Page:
Modern scientists in the making

27th October 2006 at 01:00
Aberdeen's education officials considered setting up a sixth form college to give S6 pupils access to more minority subjects.

The idea was dropped, said John Stodter, the city's former education director, because it would prevent schools from running Higher classes combining S5 and S6 pupils. Instead, Aberdeen City and Aberdeenshire councils have concentrated on developing "sixth form enhancement programmes" with Aberdeen University for the last four years to develop Advanced Higher science courses.

Mr Stodter, now general secretary of the Association of Directors of Education in Scotland, feels that the creation of specialist upper school academies might lead to the creation of junior secondaries struggling to offer a full range of Standard grade subjects.

The enhanced schools programmes, giving different schools a lead role in a particular subject, allowed them to adopt a common timetable and give larger numbers of pupils access to specialist knowledge, he said.

John Reid, senior lecturer in physics at Aberdeen University, said that the Advanced Higher physics units, run by his department for schools through the university's Aim4Uni initiative, benefited pupils, teachers and university staff through sharing experiences, knowledge and resources.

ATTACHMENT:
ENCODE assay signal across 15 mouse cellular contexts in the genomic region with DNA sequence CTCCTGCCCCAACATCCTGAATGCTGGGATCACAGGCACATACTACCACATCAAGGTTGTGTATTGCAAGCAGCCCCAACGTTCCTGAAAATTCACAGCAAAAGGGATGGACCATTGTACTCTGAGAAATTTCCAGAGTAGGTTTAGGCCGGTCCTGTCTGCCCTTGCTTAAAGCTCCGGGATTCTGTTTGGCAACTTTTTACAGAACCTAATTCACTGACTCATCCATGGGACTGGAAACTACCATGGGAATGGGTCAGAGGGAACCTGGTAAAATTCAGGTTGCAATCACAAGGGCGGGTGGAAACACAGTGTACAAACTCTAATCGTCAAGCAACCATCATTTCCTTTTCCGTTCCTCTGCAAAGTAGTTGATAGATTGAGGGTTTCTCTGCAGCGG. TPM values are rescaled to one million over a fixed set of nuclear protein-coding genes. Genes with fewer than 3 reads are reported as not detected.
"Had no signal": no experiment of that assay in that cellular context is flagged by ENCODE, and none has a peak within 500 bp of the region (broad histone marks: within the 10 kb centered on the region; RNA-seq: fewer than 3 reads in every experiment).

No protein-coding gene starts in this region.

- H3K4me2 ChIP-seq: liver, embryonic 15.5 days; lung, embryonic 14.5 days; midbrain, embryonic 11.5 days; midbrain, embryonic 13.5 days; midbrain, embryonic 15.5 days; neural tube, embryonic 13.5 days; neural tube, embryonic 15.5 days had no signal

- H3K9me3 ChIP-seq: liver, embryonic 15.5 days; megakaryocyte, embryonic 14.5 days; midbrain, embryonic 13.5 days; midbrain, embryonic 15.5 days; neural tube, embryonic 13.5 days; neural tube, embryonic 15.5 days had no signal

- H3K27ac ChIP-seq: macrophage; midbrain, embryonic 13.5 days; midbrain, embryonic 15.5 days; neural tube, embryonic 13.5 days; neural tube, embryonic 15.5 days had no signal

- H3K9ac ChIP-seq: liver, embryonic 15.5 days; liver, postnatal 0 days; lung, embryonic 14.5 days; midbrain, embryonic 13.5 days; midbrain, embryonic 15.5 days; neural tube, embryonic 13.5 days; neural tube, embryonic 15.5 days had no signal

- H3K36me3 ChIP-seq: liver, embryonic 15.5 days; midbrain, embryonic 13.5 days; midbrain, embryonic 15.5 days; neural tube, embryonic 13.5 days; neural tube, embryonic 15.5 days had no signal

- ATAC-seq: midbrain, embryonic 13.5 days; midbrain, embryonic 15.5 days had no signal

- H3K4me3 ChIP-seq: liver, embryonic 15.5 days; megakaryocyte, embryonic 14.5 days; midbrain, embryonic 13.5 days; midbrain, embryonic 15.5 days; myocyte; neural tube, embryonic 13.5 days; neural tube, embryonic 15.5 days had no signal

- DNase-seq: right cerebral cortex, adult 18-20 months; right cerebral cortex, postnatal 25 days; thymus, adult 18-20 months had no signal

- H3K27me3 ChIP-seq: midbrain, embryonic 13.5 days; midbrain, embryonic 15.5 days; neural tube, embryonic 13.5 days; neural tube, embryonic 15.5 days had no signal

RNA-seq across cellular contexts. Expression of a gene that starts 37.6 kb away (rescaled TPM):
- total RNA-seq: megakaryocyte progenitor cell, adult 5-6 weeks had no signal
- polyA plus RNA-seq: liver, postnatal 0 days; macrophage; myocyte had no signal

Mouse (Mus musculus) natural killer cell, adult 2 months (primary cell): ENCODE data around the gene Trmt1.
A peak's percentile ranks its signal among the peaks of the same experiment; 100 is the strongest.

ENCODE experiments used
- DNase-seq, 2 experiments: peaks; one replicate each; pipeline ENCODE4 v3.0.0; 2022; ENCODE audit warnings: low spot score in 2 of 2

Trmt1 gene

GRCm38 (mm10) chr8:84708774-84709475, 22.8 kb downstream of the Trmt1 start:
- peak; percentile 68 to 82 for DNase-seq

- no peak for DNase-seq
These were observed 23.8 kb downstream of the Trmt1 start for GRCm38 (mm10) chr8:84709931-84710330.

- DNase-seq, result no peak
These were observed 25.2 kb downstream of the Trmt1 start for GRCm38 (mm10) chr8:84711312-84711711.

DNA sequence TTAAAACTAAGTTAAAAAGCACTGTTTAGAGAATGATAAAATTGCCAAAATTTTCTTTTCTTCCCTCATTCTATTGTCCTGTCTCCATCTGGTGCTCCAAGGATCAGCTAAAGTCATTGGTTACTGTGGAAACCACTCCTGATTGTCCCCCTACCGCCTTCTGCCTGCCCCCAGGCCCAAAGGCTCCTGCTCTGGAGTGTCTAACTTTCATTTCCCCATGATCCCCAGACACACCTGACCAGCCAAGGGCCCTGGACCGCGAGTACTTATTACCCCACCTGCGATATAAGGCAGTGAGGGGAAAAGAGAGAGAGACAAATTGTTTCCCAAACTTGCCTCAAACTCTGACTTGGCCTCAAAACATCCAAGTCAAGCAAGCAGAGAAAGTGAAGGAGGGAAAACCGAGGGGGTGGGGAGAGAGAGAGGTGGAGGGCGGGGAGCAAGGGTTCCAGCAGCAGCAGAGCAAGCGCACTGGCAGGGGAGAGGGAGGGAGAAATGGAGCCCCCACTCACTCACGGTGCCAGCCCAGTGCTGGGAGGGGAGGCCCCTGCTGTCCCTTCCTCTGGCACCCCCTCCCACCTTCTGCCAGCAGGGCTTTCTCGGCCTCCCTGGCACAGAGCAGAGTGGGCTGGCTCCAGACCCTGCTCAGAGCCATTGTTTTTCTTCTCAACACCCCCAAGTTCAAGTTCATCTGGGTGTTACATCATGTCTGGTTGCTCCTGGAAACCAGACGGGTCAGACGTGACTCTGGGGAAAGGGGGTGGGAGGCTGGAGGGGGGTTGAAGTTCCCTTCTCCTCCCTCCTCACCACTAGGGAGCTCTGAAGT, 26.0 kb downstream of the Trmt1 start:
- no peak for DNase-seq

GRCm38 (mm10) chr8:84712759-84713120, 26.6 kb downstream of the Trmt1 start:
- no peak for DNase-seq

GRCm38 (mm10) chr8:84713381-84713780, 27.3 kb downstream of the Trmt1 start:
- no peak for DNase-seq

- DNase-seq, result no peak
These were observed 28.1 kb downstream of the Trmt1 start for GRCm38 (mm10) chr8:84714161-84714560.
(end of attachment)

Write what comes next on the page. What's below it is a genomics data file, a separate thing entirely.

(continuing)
Uptake of Advanced Higher physics was twice what it had been for SYS (Sixth Year Studies), with some secondaries in the north-east presenting up to 40 AH physics candidates.

Dr Reid was cautious about the possible introduction of specialist science academies, even for those in the upper years: "Most pupils seem to be comfortable with the school they are in. It is a social upheaval to go to another school. If there are only six in Scotland, the chances are they'd have to board."

He said Scotland had a better track record in providing a broad education than England. Science was moving in the multi-disciplinary direction. There was more on offer than pure physics, chemistry, or biology - for example, space science, medical science, meteorology and environmental science.

The strength of the Scottish university system was that it was absolutely appropriate to the school system, he said. That in turn provided the broad background that modern scientists needed.

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